“Why should we expect young mothers to work and not young fathers?”…[Mayor Michael Bloomberg] asked, a reference to the 1996 welfare reform law that, with the EITC, “led millions of people into the labor market, where they attained the dignity of work and a chance to rise out of poverty.” With that, he said, the welfare caseload in New York City had dropped by a third over the past five years.
“Right now,” he continued, “fathers are missing from our strategy to drive down the poverty rate. The gains that we’ve made over the past 10 years have been fueled by mothers. ”¦ If we are going to achieve another round of substantial gains ”¦ we have to do more to connect fathers to jobs and to their families. We have to increase the rewards for work. ”¦”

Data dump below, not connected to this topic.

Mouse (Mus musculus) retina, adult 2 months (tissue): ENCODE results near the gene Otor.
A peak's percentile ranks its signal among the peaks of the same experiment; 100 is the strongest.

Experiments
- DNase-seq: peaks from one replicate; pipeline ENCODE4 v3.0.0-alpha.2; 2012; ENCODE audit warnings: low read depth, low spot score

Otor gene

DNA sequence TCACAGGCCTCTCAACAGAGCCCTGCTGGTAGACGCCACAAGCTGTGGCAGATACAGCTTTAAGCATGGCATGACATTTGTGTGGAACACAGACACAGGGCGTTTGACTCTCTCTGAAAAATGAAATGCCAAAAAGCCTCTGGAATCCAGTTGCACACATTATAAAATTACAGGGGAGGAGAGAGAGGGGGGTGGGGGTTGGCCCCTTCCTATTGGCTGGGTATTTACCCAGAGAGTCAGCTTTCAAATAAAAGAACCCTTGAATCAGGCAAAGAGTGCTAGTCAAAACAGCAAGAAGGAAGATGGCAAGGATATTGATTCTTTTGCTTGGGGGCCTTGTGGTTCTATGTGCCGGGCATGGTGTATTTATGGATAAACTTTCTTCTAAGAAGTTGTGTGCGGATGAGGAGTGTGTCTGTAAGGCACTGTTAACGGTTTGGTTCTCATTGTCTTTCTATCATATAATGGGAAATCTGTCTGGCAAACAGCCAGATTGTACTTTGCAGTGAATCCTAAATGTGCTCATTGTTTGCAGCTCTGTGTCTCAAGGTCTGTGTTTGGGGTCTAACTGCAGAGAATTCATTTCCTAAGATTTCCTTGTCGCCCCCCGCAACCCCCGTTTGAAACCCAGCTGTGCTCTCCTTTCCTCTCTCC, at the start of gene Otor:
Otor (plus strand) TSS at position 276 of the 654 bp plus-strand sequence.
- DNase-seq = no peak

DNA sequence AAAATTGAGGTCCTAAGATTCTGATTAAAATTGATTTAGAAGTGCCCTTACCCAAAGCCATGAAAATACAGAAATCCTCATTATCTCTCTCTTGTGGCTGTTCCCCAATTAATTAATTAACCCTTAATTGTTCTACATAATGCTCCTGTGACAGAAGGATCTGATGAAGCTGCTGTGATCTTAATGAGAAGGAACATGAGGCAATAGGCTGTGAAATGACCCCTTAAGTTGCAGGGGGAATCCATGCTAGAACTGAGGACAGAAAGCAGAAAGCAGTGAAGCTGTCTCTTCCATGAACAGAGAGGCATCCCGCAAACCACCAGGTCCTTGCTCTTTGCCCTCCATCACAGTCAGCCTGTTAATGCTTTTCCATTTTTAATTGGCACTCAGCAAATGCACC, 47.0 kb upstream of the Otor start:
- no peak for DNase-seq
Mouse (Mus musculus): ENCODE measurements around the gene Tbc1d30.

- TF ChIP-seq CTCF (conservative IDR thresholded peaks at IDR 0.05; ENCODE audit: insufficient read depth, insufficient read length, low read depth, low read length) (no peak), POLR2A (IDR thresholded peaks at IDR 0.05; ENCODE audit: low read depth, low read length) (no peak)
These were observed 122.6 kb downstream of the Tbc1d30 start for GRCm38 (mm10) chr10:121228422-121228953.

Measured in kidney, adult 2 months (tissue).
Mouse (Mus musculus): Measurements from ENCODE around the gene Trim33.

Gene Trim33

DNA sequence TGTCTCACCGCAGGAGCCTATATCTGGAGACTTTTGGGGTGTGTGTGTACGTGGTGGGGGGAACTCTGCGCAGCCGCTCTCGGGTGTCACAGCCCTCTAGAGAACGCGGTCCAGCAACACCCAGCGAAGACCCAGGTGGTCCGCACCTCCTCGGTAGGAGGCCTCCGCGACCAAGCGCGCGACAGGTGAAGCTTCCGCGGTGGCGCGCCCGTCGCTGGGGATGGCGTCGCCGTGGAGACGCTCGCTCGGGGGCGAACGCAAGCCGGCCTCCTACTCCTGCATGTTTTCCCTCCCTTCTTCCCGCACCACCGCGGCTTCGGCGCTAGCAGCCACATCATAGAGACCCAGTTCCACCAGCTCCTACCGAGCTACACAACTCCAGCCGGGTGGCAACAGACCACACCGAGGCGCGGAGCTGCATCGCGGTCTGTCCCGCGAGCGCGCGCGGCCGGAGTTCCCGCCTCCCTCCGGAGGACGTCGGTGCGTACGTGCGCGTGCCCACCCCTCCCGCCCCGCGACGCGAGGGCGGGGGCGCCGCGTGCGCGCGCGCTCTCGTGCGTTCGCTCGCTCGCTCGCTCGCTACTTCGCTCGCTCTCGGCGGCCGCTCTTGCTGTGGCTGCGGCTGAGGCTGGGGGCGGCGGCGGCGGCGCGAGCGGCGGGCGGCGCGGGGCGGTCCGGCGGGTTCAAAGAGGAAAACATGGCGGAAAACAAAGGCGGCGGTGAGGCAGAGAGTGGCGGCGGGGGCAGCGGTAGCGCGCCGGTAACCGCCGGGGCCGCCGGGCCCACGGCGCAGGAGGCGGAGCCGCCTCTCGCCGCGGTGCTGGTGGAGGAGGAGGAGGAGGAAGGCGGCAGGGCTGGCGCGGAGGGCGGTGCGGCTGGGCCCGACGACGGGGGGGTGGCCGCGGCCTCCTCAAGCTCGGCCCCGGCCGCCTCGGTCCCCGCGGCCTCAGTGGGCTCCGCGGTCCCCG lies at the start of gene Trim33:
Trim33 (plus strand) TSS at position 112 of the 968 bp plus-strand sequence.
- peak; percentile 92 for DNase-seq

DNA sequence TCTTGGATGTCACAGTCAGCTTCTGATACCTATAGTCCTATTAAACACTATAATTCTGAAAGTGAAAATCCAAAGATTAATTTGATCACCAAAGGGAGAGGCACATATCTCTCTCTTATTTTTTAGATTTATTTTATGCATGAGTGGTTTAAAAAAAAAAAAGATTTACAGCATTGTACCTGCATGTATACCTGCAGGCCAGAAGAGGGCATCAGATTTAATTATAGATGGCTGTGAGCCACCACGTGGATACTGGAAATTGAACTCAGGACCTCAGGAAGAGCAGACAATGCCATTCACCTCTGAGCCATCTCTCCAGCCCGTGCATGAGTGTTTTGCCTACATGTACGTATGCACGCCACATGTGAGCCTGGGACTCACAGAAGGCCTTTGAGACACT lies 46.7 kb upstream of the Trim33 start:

Among the changes he suggested is eliminating the EITC “marriage penalty” for families with and without children. “Marriage increase a family’s chances of rising out of poverty ”” why would government discourage it? It shouldn’t. ”¦ The EITC should be a catalyst for fathers to fulfill their obligations as responsible spouses, parents and citizens.”
No hot-button cultural rhetoric there. Dry. Nuts-and-bolts.
To the extent that influential voices are dissuaded from addressing vital issues, such as the consequences of the missing father, because they themselves aren’t poor or have failed marriages, everybody loses. Imagine the treatment had Bloomberg chosen to talk about the real dynamic driving poverty, the creation of babies without bothering to marry.